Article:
Girl who wrote es­say on gun vi­o­lence shot to death

Baltimore Sun Sunday - - FRONT PAGE -

San­dra Parks knew too much about death, even at a young age.

“We are in a state of chaos. In a city in which I live, I hear and see ex­am­ples of chaos al­most ev­ery­day. Lit­tle chil­dren are vic­tims of sense­less gun vi­o­lence,” San­dra wrote two years ago about gun vi­o­lence in her Mil­wau­kee neigh­bor­hood.

San­dra called her es­say “Our Truth” — a sober­ing re­minder that, as she said, peo­ple’s poor choices and ha­tred have led to so much vi­o­lence. She wrote about try­ing to es­cape from the chaos, from the “black on black crime” that de­pressed her. Some­times she would put on her head­phones, she wrote, and let the mu­sic take her away. But she couldn’t es­cape from it. San­dra, 13, was in her bed­room when a bul­let fired from a gun out­side, aimed at no one in par­tic­u­lar, pierced a hole through her home and landed in her chest, of­fi­cials said. “Momma, I’m shot,” she told her mother. San­dra, the girl who called for peace and em­pa­thy, died Mon­day night.

“Trag­i­cally, her death was caused by some­one who just de­cided they were go­ing to shoot bul­lets into her house, and she’s dead,” Mil­wau­kee Mayor Tom Bar­rett said.

In­ves­ti­ga­tors have not said why gun­shots were fired at the home, a few miles north of down­town Mil­wau­kee.

Ber­nice Parks, San­dra’s mother, told po­lice she was awak­ened by gun­shots shortly be­fore 8 p.m., ac­cord­ing to a crim­i­nal com­plaint cited by the Mil­wau­kee Jour­nal Sen­tinel. She saw her daugh­ter bleed­ing on the floor.

“She said, ‘Momma, I’m shot. Call the po­lice,’ ” Parks told Fox af­fil­i­ate WITI, her voice break­ing as she sobbed. “I looked at her. She didn’t cry. She wasn’t hol­ler­ing. She was just so peaceful . ... She didn’t de­serve to leave this world like that.”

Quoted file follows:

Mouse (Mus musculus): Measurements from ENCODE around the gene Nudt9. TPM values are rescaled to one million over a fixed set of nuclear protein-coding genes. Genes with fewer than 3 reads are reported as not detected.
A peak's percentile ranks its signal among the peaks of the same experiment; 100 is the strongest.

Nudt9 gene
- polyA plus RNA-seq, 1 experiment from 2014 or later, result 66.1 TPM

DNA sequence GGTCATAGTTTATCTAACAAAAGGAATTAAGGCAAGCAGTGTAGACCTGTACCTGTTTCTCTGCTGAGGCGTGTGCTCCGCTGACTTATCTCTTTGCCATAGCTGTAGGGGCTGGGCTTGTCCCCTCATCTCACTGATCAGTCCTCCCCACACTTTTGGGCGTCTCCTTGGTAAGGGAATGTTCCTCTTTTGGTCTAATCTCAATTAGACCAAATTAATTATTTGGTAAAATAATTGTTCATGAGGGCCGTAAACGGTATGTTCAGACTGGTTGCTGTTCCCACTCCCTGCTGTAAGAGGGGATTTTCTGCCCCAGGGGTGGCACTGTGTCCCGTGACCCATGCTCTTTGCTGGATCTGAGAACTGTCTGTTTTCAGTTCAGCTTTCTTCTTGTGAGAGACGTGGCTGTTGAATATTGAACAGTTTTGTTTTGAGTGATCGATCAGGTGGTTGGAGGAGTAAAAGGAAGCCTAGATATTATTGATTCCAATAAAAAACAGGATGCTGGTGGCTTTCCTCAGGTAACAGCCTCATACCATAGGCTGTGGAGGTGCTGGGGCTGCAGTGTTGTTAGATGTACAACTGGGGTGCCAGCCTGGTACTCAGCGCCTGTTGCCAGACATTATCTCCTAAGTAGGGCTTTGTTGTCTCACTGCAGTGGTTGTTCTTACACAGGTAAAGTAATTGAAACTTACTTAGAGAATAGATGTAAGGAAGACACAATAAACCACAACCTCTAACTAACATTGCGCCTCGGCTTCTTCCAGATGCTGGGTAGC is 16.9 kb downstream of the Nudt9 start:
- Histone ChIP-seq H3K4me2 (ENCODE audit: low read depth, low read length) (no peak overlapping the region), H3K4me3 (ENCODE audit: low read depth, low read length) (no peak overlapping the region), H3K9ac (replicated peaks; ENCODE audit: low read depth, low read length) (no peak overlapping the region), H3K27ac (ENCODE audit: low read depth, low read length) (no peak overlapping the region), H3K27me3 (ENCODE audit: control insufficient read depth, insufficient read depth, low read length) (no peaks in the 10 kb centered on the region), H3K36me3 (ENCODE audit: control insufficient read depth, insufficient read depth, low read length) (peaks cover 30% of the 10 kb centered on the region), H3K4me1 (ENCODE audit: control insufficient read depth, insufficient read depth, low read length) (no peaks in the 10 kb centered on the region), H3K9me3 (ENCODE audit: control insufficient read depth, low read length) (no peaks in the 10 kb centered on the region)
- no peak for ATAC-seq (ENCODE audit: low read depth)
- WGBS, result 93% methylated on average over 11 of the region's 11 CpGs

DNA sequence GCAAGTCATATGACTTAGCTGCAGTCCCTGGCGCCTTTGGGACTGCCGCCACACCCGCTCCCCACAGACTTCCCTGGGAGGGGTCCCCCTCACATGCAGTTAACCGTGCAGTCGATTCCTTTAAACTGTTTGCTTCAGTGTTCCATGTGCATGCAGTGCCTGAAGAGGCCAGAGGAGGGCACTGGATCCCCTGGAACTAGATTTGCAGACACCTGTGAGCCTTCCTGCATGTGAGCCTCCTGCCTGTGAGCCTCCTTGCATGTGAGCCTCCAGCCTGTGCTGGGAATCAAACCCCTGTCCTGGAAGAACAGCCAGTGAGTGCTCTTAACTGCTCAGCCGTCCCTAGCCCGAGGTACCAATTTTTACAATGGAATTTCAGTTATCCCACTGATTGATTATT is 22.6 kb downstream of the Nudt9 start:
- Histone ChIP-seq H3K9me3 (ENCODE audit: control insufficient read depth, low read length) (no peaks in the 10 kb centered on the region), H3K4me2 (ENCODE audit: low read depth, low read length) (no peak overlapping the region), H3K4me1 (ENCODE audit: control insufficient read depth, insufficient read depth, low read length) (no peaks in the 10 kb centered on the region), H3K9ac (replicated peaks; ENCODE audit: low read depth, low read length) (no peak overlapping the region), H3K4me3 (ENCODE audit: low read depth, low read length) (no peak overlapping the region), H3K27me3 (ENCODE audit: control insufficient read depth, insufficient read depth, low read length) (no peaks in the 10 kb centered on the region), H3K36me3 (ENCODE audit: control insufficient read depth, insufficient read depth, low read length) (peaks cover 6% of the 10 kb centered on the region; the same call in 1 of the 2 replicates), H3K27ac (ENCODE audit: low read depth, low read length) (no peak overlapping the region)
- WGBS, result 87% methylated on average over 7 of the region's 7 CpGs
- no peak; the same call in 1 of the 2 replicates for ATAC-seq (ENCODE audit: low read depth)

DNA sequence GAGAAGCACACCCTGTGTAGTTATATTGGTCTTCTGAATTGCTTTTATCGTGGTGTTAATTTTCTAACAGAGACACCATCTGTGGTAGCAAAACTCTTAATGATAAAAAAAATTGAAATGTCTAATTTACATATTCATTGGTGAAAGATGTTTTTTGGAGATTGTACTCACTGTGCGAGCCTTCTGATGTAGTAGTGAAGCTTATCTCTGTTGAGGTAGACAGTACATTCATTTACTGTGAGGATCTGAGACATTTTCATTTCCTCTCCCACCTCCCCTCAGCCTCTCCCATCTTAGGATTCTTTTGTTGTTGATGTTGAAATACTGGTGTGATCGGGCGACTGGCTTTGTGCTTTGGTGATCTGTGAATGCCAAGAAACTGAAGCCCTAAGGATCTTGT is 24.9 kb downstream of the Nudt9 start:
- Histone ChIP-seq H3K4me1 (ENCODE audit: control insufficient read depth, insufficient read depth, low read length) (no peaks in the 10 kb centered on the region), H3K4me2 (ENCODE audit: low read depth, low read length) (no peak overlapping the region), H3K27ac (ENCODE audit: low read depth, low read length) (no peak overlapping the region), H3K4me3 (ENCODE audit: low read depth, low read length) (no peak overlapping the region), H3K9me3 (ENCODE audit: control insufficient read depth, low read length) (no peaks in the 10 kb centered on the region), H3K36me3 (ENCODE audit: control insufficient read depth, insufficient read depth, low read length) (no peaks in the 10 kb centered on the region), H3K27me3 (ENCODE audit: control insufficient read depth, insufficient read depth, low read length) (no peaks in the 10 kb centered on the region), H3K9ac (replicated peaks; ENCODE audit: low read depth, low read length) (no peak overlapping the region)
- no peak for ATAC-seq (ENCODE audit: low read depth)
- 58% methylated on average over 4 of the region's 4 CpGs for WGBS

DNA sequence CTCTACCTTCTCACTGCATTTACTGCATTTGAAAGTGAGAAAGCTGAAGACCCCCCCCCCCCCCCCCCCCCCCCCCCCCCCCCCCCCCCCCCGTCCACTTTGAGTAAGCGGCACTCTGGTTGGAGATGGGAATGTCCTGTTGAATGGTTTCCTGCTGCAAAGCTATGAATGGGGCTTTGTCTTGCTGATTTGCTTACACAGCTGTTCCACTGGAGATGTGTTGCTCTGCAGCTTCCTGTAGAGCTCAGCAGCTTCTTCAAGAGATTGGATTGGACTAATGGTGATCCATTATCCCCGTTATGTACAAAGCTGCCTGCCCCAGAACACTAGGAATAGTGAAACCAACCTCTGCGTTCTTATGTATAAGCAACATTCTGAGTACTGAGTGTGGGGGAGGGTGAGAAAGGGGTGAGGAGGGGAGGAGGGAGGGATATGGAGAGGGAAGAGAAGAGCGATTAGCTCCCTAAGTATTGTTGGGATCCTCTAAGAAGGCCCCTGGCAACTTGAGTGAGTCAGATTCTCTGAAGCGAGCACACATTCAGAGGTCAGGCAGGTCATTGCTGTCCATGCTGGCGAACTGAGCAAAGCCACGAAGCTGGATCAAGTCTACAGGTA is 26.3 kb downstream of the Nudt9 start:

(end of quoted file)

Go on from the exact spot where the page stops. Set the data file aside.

Po­lice ar­rested Isaac Barnes, 26, and Un­trell Oden, 27. They were walk­ing home from a store when Barnes be­gan to fire at no one in par­tic­u­lar, Oden told de­tec­tives, the Jour­nal Sen­tinel re­ported.

Au­thor­i­ties said Barnes’s ex-girl­friend told a po­lice of­fi­cer that she sus­pected he was in­volved in the shoot­ing. She was parked on a street near San­dra’s home when Barnes, masked and armed with a ri­fle, ap­proached her, the Jour­nal Sen­tinel re­ported.

“You lucky the kids are in the car. I was go­ing to fan you down,” Barnes said, the woman told po­lice.

Of­fi­cers searched the neigh­bor­hood and found Barnes and Oden hid­ing in a house a few blocks away. An AK-47 ri­fle was in a bed­room, and a hand­gun had been thrown in a kitchen trash can. Au­thor­i­ties say four shell cas­ings found out­side San­dra’s home were fired from the hand­gun, the Jour­nal Sen­tinel re­ported.

Barnes is charged with first-de­gree reck­less homi­cide with a dan­ger­ous weapon and en­dan­ger­ing safety. He and Oden, both felons, are also charged with il­le­gal pos­ses­sion of a gun.

In 2016, Mil­wau­kee Pub­lic Schools held an es­say con­test about Martin Luther King Jr. San­dra, then a sixth-grader, took third place. She chose to write about gun vi­o­lence be­cause the world had failed to live up to the civil rights leader’s dream, she said in an in­ter­view with Wis­con­sin Pub­lic Ra­dio.

“The world that we have be­come now is, like, that all you hear about is some­body dy­ing and some­body get­ting shot, and peo­ple do not just think about whose fa­ther, son or grand­daugh­ter or grand­son that was that you just killed,” San­dra said.

The teen, who was in eighth grade when she died, had hoped to go to col­lege to be a writer, her mother wrote in a GoFundMe page set up to help the fam­ily pay for memo­rial ser­vices.

“I never felt so lost,” Ber­nice Parks wrote on Face­book. “My chest feels like a (boul­der) is smash­ing down on my heart. I need peace. I lost my love.”

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